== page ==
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Peter: I chose to sit on the roof of the mini-bus as we drove between villages [distributing bed nets]. Fortunately most of the distribution was done without it raining. (click to enlarge)
courtesy Peter Gostelow, SOURCE
Bales of bed nets were loaded into a mini-bus at the start of each day and driven, along with the team of distributors, to one of the villages within the chiefdom. (click to enlarge)
Image by Peter Gostelow, SOURCE
Before visiting each house within the village, people would gather together to be instructed on how to use and maintain their bed nets. (click to enlarge)
Image by Peter Gostelow, SOURCE
Once the insecticide-treated nets were given to families they were hung up so as to allow them to ventilate. What matters is whether the nets are used in the long-term. (click to enlarge)
Image by Peter Gostelow, SOURCE

Peter Gostelow Africa cycle update: Mosquito bed nets and unspoiled beaches

Posted: Aug 30, 2010 05:15 am EDT
Peter has been out on the road from London to Cape Town through Africa for a year now. He is currently in Liberia where the food prices are very high. When he was in Sierra Leone he helped handed out mosquito bed nets as malaria kills millions of people in Africa.

Liberia

Peter spent some time in Monrovia the capital of Liberia. He said most foodstuffs are far more expensive than in supermarkets back home in the UK, because almost everything is of course imported and then heavily taxed.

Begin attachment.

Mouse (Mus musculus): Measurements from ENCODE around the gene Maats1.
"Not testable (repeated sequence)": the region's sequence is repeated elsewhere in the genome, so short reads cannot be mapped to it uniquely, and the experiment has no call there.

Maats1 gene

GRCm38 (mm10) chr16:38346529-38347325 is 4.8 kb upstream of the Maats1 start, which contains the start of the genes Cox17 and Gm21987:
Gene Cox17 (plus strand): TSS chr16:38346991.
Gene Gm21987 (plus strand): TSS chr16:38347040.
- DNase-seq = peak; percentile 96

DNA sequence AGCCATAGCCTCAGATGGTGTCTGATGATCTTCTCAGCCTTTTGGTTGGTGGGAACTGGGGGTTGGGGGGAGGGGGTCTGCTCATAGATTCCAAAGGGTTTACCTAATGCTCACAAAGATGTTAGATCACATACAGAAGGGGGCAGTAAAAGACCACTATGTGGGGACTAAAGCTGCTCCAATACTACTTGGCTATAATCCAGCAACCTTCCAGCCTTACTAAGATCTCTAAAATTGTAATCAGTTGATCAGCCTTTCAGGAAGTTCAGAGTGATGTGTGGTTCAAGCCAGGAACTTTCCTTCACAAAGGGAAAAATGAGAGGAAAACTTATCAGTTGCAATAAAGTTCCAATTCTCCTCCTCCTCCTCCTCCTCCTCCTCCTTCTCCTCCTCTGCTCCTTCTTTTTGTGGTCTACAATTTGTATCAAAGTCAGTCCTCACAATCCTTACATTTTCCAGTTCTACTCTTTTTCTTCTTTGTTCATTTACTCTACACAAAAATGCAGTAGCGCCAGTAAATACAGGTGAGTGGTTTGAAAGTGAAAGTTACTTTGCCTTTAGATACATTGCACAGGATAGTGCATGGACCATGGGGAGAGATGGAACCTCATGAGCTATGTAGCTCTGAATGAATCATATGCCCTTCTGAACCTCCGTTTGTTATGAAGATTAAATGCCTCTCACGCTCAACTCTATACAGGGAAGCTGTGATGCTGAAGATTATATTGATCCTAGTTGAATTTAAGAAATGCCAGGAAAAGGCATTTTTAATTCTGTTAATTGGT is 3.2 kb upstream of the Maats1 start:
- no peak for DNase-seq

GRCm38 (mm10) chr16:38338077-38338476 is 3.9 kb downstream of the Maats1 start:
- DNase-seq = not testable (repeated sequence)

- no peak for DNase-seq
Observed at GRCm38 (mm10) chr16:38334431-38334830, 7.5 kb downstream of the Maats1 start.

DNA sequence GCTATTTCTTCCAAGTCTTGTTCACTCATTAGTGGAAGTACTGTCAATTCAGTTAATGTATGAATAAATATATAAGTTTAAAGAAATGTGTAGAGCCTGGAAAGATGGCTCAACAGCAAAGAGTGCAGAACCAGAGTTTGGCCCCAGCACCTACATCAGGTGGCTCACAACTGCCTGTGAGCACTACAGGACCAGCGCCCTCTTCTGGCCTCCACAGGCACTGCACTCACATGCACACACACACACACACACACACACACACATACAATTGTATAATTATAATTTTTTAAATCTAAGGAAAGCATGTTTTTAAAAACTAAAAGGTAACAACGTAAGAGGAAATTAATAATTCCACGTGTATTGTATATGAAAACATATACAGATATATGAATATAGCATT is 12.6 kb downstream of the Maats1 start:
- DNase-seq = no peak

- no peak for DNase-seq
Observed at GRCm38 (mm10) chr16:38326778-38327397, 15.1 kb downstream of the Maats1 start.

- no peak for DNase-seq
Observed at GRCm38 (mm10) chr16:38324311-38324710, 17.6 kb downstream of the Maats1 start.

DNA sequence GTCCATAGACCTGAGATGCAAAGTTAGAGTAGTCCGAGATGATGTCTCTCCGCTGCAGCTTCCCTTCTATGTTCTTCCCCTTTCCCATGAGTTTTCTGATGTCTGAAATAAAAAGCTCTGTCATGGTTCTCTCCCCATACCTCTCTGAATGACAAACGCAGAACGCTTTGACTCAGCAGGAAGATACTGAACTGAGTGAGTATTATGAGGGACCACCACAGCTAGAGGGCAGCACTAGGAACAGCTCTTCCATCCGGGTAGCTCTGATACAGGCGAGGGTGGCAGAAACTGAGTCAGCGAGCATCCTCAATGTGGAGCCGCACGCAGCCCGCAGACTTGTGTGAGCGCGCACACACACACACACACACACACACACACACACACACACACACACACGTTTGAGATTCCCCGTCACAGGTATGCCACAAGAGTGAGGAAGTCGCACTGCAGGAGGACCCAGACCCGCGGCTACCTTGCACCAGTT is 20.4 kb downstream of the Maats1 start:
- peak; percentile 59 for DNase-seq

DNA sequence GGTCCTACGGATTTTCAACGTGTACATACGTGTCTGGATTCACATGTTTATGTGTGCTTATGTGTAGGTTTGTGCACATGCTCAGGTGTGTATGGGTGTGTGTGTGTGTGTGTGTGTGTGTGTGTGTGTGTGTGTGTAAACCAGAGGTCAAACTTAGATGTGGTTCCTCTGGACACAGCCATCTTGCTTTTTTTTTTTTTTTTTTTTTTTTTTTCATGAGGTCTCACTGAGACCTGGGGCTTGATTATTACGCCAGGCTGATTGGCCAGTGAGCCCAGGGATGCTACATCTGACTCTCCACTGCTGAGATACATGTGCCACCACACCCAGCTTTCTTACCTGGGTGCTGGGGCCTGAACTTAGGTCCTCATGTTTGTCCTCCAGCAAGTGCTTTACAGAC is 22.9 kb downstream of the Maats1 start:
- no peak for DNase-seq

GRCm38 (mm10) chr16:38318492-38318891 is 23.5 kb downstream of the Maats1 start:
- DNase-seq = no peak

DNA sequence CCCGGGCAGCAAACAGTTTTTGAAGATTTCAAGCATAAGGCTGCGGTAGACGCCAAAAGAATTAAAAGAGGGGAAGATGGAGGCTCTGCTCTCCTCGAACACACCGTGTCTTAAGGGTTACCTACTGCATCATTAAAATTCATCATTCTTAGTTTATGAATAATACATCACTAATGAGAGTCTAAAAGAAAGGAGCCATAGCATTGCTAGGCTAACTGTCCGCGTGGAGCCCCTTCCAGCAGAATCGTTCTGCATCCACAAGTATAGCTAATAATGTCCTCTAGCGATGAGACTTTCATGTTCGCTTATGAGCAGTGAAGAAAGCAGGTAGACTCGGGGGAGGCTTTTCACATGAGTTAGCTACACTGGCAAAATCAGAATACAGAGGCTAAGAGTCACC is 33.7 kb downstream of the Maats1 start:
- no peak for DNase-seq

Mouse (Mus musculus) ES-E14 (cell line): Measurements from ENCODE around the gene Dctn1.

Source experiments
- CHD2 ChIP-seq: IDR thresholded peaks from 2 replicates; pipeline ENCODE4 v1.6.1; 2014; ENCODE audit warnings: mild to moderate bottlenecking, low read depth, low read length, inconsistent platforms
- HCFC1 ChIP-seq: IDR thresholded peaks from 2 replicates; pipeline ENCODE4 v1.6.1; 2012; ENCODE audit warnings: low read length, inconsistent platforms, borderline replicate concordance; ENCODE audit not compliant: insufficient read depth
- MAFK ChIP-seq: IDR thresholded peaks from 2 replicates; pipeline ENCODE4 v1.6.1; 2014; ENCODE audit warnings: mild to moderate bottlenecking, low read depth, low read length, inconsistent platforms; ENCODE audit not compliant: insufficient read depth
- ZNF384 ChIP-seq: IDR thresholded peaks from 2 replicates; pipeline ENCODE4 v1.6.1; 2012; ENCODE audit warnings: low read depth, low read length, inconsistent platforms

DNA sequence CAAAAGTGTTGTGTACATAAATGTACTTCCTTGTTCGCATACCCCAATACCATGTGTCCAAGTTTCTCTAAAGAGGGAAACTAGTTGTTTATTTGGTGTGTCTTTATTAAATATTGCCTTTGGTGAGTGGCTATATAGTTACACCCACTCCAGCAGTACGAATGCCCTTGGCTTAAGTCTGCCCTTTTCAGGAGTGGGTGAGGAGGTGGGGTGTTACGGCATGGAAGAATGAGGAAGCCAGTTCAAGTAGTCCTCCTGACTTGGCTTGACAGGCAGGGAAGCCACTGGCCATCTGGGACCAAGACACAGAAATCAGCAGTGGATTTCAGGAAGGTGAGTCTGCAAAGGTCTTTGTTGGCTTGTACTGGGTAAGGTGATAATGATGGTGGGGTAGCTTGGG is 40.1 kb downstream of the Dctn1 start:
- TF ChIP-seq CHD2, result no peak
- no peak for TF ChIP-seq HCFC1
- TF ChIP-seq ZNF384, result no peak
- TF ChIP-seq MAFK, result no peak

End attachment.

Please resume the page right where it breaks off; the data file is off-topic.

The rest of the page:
The cashier seemed surprised when I handed over a small bundle of Liberian dollars to pay for my items. Here most people (foreigners) pay in US $. I can even withdraw them from an ATM, which came as a surprise.

Recently he has been cycling surrounded by rubber trees in the Liberian jungle, but had no chance of getting a replacement for his damaged front tire. In some markets in bigger towns he could get replacement tires.

Sierra Leone

Before crossing Liberia, Peter has been in Sierra Leone.

He stated that Sierra Leones claim to having some of the finest beaches in Africa is no overstatement. What makes the miles of palm-fringed white sand special is that its largely unspoilt.

Peter visited a dilapidated French tourist resort which used to cater for 500 people and employing over 400 members of staff. The place closed in 1995 and all that remains now are a few roofless concrete blocks. The jungle has taken over the rest.

Also in Sierra Leone, he had a rewarding and insightful experience when, over the space of a week in more than a dozen villages he helped open and hand-out about 2000 mosquito nets. He hopes that by sharing the pictures it will encourage more people to donate money to fund bed nets for the next distribution he becomes involved in.

Machete attack

It is five months now since the machete attack on Peter. He reported, There remains a slight stiffness and swelling around the scar, and I dont have the same amount of flexibility as I do in my right wrist. I possibly never will, but all things considered, things could have been a lot worse. Ive wisely stopped walking alone in African cities at night.

Peter Gostelow, who lives in Dorset (UK) when he is not on his bicycle, was born in 1979 and became an English teacher and long distance cycler. During 2005 to 2008 he cycled from Japan to the UK, a distance of 50,000 km. Currently he is cycling from London, through Africa, to Cape Town; a 20,000+ km distance which will take two year to finish. He started on 16 August 2009.

Peter charity Against Malaria: Click here


#Trek